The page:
Thursday, November 24, 2011

Medin and Ortony: "Psychological essentialism" (1989)

This is a contribution by Douglas Medin and Andrew Ortony to the volume Similarity and Analogical Reasoning (1989) edited by Stella Vosniadou and Ortony. Medin and Ortony argue that entities have two distinct sets of features, a shallow and a deep set, that influence similarity judgments in different contexts.

Superficial Attributes and "Essence Slots"
The paper is called "Psychological essentialism" because Medin and Ortony thinks that the context-dependence of similarity judgment can be explained by supposing that ordinary lay folk are metaphysical essentialists. What this means is that the average test subject believes that entities have deep, perhaps unknown, properties in addition to their superficial attributes.

This is supposed to explain why we categorize dolphins with bats and not with sharks. In other cases, like an airplane, a subject's representation of this "essence" make take the form of a theory like "I don't know, but an experts could tell me."

There is something interesting and original about taking a bad philosophical theory and trying to explain it as a psychological phenomenon. However, think their theory hides as much as it shows, as it takes similarity judgment to be divorced from action. I think most of the paradoxical features of similarity judgments (as described by Lawrence Barsalou) would evaporate if we took "being similar" as explained by "treated similarly" rather than the other way around.

A Note on Gender and Style
When I was reading the paper, I was noticing that Medin and Ortony tend to refer to Linda E. Smith by both her first and last name, while they refer to male authors by their last name only. In order to check whether this was actually true, I counted how many times people were mentioned in the text, and whether their first names were mentioned:

Person + first name – first name
Linda B. Smith 4 2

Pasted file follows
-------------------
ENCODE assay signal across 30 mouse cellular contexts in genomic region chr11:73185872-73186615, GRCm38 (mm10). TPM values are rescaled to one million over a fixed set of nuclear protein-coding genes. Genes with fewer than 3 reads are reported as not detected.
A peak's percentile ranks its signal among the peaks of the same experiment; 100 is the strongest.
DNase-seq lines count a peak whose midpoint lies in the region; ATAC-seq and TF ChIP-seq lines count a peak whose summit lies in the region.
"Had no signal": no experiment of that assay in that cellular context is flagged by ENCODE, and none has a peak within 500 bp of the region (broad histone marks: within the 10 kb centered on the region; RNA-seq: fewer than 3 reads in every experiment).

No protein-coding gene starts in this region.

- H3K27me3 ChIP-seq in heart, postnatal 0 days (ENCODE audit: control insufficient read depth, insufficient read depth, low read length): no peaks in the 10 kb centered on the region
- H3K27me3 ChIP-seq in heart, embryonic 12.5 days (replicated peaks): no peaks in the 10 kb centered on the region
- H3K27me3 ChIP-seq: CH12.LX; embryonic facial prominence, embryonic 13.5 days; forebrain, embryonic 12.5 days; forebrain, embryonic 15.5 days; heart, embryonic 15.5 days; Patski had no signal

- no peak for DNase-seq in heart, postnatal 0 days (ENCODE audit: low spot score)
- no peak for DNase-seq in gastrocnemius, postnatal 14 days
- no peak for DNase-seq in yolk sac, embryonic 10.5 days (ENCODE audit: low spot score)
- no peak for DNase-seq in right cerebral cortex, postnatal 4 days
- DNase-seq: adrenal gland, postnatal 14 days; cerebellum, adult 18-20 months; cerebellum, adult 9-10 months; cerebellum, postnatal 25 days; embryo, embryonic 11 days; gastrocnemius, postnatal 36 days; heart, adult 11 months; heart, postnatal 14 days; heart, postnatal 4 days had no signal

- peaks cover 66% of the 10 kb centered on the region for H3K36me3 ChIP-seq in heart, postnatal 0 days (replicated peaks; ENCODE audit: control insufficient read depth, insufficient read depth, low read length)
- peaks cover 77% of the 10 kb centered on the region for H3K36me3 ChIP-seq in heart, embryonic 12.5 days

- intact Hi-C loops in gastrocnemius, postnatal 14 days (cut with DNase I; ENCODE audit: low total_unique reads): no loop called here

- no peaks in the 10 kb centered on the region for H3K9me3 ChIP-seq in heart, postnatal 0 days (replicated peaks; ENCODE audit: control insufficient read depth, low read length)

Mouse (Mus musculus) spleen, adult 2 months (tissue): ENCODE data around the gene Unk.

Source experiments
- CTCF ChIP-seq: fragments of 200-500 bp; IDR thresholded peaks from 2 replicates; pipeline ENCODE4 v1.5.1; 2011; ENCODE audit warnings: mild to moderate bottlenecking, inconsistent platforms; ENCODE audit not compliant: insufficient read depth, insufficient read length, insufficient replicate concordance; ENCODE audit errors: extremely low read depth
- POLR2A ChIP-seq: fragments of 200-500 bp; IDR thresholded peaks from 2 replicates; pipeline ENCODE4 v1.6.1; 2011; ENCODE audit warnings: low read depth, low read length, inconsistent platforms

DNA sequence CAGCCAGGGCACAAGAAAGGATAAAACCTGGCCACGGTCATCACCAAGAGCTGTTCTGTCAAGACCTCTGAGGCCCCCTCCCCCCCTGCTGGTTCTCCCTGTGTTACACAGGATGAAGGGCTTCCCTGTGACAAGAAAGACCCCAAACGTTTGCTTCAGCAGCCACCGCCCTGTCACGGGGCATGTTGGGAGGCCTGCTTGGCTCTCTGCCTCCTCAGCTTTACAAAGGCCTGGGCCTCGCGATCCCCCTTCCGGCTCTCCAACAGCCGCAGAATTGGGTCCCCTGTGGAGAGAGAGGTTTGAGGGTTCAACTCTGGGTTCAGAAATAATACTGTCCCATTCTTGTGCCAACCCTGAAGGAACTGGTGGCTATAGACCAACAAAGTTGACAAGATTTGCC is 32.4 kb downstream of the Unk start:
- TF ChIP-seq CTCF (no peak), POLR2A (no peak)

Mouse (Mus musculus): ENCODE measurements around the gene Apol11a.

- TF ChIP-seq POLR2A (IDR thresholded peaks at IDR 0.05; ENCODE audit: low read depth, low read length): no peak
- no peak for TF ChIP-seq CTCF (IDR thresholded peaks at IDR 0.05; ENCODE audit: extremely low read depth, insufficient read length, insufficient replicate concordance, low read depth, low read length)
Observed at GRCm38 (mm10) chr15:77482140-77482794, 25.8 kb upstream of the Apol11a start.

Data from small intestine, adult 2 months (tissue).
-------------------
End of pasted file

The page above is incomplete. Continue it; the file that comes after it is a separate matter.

Lawrence W. Barsalou 1 9
Lance J. Rips 1 12
Ryszard Michalski 2 3
Edward E. Smith 2 8
Daniel N. Osherson 2 8
Ludwig Wittgenstein 0 2
John Locke 0 4

The numbers in the table show how often the respective authors occur with their first name spelled out completely. Last names mentioned in references such as "Smith and Medin (1981)" are not counted, since their form is dictated by more rigid style guides. I have not counted names that only occur once (which exlude Elanor Rosch, who is mentioned with first name).

Note that Linda B. Smith is the only woman referred to in the paper. The fact that her first name is mentioned more frequently than, say, Michalski's, may be attributed to the fact that there is another "Smith" frequently referenced in the paper, but note that he is more frequently referred to by his last name only. However, this may partly be due to the fact that his name is disambiguated by the fact that it occurs next to Osherson's as well as more often. A recent mention of a figure does to some extent make the first name obsolete.

Nevertheless, the numbers are quite striking. It would be interesting to do a more thorough investigation of this phenomenon. It would perhaps also be more interesting to investigate whether there is a significant difference in the distance from last mention that warrants reiterating a first name for men and women, respectively.

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